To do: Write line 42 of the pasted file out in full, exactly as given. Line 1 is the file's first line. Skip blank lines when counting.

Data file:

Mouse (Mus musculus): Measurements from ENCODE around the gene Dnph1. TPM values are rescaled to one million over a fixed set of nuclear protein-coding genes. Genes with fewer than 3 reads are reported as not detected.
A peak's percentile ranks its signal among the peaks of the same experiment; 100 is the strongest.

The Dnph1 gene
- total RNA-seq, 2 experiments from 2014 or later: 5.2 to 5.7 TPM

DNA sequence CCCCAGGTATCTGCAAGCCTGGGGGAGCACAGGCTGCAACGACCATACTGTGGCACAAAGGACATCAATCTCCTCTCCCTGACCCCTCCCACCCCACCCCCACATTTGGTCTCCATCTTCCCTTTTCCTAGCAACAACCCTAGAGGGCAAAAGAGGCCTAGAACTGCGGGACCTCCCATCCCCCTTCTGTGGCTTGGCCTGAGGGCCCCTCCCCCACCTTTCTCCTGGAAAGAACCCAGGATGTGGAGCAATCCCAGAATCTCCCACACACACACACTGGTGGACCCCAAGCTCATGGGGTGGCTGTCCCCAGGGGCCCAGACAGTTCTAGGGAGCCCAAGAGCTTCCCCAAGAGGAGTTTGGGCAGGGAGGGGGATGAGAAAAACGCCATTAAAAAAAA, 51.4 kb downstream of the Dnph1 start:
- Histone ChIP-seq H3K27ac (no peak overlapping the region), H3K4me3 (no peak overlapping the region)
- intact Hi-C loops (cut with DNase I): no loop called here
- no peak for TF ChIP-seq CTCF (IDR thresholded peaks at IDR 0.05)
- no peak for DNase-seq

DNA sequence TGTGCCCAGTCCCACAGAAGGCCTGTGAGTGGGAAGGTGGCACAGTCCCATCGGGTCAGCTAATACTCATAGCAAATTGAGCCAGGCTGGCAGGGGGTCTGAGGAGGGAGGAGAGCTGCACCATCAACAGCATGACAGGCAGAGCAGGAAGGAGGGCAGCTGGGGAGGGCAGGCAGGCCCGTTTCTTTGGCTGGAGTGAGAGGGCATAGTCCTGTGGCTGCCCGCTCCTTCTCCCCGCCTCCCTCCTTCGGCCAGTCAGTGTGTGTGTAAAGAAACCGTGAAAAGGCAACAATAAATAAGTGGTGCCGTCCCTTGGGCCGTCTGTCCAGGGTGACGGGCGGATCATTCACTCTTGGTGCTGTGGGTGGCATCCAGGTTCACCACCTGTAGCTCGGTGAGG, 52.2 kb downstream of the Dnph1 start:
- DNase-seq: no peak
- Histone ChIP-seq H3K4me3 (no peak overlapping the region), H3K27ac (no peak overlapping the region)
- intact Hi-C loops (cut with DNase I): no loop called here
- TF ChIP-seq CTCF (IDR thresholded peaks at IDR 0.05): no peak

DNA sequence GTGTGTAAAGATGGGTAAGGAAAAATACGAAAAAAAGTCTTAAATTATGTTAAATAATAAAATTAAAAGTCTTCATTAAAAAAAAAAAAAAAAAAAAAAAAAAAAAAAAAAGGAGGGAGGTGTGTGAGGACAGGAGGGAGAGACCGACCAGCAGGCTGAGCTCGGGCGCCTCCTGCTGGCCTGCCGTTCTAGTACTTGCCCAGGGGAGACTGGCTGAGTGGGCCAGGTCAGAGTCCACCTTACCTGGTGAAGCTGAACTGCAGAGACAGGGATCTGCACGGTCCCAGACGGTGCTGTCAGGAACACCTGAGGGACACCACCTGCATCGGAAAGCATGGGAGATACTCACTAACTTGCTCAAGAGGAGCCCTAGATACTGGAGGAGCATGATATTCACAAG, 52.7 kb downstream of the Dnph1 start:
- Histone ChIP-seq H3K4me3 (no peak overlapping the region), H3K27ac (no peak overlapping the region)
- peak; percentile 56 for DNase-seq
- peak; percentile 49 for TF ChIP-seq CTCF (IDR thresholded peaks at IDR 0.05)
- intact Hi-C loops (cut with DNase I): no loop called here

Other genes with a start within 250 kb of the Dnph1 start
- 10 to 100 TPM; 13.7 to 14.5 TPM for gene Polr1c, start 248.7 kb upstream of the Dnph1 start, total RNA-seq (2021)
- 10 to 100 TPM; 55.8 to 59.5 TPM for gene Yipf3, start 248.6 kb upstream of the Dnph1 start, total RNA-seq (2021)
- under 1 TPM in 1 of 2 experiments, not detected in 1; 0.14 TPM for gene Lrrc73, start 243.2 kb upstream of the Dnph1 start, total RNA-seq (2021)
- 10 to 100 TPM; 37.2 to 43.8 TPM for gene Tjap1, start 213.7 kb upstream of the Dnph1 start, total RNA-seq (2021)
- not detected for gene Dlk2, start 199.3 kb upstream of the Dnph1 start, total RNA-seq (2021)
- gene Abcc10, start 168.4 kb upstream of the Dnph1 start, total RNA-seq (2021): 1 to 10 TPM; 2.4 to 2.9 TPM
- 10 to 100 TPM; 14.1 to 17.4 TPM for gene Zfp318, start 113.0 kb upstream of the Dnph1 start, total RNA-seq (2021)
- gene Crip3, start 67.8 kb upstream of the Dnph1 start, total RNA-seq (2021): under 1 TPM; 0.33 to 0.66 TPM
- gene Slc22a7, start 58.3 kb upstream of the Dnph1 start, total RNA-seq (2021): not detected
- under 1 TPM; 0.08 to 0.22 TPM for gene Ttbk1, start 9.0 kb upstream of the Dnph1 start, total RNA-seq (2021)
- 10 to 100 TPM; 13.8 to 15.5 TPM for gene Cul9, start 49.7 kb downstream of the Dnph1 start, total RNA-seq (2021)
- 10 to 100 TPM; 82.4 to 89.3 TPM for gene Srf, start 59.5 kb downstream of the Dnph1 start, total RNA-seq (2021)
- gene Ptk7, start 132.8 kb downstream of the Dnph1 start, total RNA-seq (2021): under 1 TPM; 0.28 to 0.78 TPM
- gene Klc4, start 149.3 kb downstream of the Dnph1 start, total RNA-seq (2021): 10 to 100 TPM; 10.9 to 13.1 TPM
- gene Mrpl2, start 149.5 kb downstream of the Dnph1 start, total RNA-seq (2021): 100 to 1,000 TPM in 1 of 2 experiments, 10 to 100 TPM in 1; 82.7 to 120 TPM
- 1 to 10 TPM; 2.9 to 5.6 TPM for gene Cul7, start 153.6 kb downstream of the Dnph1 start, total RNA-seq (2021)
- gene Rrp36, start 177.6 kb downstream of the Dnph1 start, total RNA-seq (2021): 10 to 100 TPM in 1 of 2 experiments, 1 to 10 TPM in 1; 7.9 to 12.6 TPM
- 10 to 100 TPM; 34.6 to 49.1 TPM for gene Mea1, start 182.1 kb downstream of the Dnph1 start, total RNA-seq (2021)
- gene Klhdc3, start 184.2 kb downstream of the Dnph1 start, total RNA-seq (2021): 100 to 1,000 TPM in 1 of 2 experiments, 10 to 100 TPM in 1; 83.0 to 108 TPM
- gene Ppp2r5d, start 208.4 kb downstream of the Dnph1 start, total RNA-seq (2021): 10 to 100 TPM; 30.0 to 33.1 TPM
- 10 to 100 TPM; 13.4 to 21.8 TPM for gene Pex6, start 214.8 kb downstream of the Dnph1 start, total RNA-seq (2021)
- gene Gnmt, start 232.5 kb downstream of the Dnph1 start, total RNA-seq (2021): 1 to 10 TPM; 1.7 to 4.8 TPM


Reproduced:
- gene Gnmt, start 232.5 kb downstream of the Dnph1 start, total RNA-seq (2021): 1 to 10 TPM; 1.7 to 4.8 TPM